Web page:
Research Paper Volume 13, Issue 4 pp 4926—4945
Functional analysis of POLD1 p.ser605del variant: the aging phenotype of MDPL syndrome is associated with an impaired DNA repair capacity
- 1 Department of Biomedicine and Prevention, Tor Vergata University, Rome 00133, Italy
- 2 Department of Science, “Roma Tre” University, Rome 00154, Italy
- 3 Department of Cell Biology and Neurosciences, Istituto Superiore di Sanità, Rome 00161, Italy
- 4 Paediatric Neurology and Neuromuscular Disorders, University of Genoa and Istituto Gaslini, Genoa 16147, Italy
- 5 Department of Systems Medicine, Tor Vergata University, Rome 00133, Italy
- 6 Laboratory of Medical Genetics, Tor Vergata Hospital, Rome 00133, Italy
Received: October 29, 2020 Accepted: January 4, 2021 Published: February 22, 2021https://doi.org/10.18632/aging.202680
How to Cite
Copyright: © 2021 Murdocca et al. This is an open access article distributed under the terms of the Creative Commons Attribution License (CC BY 3.0), which permits unrestricted use, distribution, and reproduction in any medium, provided the original author and source are credited.
Mandibular hypoplasia, Deafness and Progeroid features with concomitant Lipodystrophy define a rare systemic disorder, named MDPL Syndrome, due to almost always a de novo variant in POLD1 gene, encoding the DNA polymerase δ.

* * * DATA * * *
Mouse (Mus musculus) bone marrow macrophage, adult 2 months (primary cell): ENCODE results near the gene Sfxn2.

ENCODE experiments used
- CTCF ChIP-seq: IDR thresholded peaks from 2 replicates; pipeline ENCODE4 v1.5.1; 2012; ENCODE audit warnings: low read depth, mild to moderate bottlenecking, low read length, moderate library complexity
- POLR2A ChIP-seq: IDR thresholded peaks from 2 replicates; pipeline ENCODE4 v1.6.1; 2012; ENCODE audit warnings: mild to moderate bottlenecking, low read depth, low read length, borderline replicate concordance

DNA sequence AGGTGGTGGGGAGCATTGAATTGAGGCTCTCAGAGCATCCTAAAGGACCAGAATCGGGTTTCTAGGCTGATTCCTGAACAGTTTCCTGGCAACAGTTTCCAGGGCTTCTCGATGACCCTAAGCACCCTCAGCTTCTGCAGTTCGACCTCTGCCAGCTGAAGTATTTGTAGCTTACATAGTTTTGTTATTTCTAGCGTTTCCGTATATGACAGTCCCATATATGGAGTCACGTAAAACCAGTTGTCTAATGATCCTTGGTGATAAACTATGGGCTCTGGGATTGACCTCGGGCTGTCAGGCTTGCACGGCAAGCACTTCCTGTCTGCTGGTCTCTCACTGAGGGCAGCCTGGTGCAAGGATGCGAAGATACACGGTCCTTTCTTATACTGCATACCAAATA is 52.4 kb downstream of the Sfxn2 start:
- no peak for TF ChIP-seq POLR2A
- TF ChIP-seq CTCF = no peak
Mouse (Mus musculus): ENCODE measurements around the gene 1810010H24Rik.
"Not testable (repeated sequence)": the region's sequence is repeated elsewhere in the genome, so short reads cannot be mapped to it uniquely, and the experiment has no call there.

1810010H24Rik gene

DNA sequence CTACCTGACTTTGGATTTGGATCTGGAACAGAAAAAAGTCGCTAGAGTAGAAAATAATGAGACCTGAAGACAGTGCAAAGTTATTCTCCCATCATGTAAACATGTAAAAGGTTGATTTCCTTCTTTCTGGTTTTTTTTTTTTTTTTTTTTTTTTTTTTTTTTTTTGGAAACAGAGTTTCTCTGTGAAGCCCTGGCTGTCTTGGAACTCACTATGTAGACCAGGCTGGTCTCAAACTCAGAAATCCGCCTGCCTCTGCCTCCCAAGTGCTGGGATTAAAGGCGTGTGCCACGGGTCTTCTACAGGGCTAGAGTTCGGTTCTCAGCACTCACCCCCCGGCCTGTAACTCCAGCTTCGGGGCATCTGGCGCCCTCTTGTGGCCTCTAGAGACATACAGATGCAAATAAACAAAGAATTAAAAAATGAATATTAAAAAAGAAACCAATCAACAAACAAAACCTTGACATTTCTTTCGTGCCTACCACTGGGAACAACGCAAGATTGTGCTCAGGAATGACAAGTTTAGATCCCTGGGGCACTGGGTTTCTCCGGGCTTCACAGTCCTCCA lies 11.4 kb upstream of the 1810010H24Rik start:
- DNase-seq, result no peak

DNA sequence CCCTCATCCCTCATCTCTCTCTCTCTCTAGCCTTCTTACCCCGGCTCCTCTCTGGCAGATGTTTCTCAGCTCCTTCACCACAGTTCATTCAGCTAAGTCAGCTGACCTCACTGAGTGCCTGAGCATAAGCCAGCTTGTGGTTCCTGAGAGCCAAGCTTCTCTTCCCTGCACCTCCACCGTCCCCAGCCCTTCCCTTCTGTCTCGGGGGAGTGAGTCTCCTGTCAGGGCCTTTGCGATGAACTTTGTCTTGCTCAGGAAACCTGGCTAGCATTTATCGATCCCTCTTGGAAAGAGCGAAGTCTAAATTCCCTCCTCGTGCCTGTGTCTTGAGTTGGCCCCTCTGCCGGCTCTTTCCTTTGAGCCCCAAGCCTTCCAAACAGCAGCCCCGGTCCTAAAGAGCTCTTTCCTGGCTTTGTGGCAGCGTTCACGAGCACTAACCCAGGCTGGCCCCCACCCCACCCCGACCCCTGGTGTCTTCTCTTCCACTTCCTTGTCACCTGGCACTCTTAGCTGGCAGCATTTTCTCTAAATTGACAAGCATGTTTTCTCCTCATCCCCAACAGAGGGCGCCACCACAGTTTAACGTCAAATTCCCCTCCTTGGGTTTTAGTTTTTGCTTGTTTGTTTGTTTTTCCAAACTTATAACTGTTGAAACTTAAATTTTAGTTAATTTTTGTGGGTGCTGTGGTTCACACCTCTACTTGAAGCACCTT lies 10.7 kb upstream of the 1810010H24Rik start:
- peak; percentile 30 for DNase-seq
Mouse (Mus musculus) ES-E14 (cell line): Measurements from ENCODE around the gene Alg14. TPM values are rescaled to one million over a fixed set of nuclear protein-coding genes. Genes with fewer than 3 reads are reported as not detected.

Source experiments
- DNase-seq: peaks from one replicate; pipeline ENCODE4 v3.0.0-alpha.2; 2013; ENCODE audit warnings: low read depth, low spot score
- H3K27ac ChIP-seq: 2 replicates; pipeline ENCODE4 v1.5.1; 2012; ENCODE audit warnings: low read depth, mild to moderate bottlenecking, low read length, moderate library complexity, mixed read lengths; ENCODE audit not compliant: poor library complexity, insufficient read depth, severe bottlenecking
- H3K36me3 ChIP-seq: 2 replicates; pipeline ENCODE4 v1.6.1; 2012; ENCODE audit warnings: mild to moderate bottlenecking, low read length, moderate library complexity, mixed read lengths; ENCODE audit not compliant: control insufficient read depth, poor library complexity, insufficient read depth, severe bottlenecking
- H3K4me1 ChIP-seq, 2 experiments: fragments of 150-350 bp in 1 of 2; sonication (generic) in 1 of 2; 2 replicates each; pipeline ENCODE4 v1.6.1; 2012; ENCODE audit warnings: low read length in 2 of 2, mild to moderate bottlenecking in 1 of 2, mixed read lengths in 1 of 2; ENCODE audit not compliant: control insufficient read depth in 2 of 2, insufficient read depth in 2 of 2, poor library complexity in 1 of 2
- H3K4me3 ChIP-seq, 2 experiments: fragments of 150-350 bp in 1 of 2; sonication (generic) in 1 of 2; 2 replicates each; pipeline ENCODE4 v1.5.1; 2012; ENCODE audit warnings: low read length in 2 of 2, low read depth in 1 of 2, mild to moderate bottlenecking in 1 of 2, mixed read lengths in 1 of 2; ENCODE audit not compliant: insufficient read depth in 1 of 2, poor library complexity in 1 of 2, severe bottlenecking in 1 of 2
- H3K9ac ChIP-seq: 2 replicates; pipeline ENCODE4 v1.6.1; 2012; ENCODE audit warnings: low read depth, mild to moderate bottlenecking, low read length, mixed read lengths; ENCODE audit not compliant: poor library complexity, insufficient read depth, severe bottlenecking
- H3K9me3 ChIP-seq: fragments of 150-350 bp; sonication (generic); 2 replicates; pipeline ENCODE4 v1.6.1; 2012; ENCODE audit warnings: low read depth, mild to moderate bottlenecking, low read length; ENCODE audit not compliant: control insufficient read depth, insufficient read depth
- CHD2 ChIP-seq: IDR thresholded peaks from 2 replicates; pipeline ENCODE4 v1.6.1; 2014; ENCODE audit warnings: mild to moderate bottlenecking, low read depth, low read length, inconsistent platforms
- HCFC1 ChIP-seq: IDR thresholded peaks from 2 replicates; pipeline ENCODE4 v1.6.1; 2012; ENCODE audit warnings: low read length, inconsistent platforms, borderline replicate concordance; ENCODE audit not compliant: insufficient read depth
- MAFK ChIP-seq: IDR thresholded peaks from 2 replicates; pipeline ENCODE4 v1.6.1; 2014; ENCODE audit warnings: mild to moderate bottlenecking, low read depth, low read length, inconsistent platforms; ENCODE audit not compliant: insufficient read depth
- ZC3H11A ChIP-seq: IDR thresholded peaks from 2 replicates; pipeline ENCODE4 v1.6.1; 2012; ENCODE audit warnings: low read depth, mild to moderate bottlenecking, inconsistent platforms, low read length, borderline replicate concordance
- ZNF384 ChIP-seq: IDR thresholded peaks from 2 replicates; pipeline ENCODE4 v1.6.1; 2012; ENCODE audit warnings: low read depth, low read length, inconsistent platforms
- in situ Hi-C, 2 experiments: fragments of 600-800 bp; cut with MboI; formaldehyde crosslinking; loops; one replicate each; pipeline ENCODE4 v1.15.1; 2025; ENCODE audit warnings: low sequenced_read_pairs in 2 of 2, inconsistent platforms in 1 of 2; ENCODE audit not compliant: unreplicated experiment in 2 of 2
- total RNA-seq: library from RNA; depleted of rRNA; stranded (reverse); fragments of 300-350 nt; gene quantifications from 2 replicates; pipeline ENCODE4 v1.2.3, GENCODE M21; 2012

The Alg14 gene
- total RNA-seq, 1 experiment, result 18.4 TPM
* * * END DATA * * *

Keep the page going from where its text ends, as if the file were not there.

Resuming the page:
We report a MDPL female heterozygote for the recurrent p.Ser605del variant. In order to deepen the functional role of the in frame deletion affecting the polymerase catalytic site of the protein, cellular phenotype has been characterised. MDPL fibroblasts exhibit in vitro nuclear envelope anomalies, accumulation of prelamin A and presence of micronuclei. A decline of cell growth, cellular senescence and a blockage of proliferation in G0/G1 phase complete the aged cellular picture. The evaluation of the genomic instability reveals a delayed recovery from DNA induced-damage. Moreover, the rate of telomere shortening was greater in pathological cells, suggesting the telomere dysfunction as an emerging key feature in MDPL.
Our results suggest an alteration in DNA replication/repair function of POLD1 as a primary pathogenetic cause of MDPL.
The understanding of the mechanisms linking these cellular characteristics to the accelerated aging and to the wide spectrum of affected tissues and clinical symptoms in the MDPL patients may provide opportunities to develop therapeutic treatments for progeroid syndromes.